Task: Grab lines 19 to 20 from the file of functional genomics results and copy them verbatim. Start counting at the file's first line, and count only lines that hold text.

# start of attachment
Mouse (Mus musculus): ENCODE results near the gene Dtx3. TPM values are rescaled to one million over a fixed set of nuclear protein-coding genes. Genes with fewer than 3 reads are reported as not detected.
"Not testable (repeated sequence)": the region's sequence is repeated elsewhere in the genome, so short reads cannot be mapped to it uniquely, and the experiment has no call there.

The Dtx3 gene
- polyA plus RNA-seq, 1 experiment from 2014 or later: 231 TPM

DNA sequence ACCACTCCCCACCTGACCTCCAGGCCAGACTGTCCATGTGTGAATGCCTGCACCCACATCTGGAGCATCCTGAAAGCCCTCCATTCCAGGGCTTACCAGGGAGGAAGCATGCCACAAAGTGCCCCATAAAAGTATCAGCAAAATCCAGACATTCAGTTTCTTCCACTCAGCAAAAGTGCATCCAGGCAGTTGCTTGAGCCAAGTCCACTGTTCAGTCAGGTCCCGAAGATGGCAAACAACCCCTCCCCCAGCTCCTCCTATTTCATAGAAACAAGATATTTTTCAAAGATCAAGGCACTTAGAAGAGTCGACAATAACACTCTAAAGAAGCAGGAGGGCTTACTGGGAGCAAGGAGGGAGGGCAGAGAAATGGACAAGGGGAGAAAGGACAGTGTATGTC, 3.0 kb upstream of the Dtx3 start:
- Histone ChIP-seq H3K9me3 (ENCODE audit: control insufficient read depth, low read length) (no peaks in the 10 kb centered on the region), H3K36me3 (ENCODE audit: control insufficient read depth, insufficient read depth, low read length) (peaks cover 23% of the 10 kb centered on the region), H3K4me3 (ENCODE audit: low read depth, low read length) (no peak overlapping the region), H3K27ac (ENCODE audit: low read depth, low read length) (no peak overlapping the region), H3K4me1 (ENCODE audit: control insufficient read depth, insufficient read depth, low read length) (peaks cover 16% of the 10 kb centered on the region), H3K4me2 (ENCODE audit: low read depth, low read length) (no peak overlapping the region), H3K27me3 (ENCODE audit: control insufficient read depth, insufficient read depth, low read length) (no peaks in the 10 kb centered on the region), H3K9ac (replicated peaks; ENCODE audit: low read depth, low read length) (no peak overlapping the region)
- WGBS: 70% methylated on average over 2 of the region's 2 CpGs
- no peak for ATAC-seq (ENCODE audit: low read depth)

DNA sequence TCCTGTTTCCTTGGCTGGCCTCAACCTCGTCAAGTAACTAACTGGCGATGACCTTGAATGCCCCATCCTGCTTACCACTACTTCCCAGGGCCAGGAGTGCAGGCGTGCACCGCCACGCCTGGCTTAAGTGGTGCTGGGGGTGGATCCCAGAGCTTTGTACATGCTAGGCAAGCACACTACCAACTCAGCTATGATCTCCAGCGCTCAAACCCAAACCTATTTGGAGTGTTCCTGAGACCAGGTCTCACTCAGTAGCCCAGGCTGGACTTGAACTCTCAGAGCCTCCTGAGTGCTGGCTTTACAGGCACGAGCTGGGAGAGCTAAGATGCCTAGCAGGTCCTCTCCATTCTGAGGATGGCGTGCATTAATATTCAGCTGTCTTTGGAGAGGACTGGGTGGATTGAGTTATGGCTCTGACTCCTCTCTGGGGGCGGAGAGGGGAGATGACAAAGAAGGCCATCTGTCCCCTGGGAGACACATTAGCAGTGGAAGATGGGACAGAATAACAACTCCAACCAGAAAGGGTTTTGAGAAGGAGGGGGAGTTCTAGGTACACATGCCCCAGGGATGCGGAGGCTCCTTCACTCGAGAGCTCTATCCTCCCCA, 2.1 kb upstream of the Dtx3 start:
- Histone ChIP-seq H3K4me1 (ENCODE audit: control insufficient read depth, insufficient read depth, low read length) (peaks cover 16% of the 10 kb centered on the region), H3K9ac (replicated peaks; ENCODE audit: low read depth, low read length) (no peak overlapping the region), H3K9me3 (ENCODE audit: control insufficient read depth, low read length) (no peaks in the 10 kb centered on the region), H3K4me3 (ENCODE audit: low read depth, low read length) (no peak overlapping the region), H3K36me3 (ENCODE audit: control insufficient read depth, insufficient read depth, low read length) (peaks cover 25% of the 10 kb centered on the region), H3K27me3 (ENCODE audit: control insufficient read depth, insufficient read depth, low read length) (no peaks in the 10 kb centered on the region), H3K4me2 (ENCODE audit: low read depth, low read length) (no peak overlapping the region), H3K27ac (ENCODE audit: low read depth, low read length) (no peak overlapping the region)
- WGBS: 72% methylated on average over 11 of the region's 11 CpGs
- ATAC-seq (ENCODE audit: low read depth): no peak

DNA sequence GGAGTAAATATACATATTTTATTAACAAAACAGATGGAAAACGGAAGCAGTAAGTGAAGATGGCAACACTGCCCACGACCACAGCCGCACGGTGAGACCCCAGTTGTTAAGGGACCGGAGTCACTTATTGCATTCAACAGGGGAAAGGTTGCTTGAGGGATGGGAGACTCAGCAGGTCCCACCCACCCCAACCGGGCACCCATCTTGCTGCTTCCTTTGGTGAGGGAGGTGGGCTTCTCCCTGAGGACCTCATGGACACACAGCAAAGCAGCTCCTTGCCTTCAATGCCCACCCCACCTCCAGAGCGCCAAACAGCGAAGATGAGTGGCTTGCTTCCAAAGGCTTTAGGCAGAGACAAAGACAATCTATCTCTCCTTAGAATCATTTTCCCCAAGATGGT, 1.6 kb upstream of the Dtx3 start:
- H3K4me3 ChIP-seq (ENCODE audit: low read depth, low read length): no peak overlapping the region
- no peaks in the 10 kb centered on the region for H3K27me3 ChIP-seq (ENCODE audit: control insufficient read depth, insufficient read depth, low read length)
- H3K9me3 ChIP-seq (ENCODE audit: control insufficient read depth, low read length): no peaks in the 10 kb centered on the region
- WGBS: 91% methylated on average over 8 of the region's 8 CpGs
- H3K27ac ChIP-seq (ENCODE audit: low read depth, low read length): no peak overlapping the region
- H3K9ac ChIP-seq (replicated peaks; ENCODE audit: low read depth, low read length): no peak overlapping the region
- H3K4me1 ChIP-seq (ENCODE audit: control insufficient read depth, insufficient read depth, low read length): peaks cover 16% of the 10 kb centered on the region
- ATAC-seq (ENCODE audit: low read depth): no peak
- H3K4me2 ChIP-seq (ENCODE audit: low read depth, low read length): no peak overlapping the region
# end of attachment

- H3K9ac ChIP-seq (replicated peaks; ENCODE audit: low read depth, low read length): no peak overlapping the region
- H3K4me1 ChIP-seq (ENCODE audit: control insufficient read depth, insufficient read depth, low read length): peaks cover 16% of the 10 kb centered on the region